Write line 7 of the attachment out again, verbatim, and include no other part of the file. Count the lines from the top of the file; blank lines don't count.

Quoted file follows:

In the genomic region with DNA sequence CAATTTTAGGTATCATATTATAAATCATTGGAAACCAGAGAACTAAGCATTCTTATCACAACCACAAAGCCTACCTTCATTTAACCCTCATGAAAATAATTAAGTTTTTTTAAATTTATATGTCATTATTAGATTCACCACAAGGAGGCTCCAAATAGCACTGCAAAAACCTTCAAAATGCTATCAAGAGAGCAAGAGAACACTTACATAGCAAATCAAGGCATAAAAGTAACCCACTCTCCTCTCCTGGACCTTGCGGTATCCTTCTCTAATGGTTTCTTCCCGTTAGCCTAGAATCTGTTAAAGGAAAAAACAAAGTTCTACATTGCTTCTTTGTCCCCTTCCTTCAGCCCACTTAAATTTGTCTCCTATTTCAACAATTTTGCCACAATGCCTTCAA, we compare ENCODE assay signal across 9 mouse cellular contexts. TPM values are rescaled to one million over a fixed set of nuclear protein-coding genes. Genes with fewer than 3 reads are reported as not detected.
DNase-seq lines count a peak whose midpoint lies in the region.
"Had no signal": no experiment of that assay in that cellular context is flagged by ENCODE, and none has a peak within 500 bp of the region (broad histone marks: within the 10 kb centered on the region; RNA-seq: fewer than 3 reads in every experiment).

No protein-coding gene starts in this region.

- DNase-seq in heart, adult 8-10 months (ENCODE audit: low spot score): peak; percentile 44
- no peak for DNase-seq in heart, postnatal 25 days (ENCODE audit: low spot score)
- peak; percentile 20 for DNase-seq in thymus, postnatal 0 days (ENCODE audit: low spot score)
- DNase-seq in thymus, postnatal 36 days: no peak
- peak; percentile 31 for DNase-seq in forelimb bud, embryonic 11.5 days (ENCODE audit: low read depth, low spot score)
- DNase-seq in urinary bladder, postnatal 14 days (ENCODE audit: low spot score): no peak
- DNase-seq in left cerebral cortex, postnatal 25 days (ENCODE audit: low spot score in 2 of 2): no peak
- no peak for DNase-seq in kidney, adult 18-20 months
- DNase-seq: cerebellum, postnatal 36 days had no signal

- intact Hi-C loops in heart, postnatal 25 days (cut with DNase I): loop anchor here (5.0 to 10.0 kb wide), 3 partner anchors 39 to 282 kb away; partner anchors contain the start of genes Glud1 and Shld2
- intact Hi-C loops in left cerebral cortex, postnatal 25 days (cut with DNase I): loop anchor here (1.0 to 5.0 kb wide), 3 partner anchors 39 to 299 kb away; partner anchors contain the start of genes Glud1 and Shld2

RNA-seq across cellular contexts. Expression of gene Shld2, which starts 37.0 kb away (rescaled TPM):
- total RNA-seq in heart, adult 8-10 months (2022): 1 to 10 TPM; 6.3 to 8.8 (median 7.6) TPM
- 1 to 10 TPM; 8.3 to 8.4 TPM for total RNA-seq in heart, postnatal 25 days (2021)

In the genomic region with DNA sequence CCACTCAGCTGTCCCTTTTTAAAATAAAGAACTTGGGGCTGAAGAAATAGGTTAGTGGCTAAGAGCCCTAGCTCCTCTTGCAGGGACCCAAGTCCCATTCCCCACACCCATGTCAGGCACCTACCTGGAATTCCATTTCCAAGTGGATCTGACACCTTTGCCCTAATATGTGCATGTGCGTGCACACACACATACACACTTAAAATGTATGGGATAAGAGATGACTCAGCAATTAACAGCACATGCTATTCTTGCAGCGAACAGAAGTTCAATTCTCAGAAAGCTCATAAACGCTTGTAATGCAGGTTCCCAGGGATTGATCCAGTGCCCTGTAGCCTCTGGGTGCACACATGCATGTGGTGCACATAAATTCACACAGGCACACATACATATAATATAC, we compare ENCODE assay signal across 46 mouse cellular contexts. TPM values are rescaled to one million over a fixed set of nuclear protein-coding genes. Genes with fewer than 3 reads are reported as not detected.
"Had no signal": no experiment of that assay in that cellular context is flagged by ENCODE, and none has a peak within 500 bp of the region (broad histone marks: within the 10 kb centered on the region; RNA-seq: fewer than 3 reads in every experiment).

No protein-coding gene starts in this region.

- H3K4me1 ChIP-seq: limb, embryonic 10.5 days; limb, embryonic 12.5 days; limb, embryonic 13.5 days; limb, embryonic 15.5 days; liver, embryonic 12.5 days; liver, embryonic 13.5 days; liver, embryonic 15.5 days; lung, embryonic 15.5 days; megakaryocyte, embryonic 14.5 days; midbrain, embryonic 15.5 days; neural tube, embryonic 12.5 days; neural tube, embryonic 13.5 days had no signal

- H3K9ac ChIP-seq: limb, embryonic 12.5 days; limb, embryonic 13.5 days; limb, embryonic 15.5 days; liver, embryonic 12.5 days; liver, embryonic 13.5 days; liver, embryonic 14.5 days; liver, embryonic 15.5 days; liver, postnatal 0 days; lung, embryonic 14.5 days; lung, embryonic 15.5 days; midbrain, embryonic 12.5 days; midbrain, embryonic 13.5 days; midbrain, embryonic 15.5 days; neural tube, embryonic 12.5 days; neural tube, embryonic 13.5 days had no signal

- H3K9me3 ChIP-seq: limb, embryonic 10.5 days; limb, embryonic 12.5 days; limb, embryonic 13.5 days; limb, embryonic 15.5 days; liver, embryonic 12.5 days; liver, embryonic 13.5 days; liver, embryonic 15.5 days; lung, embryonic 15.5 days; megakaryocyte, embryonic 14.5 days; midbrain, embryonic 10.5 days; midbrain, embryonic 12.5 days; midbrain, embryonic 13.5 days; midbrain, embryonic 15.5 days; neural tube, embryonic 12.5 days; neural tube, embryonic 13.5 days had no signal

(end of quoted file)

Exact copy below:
- peak; percentile 20 for DNase-seq in thymus, postnatal 0 days (ENCODE audit: low spot score)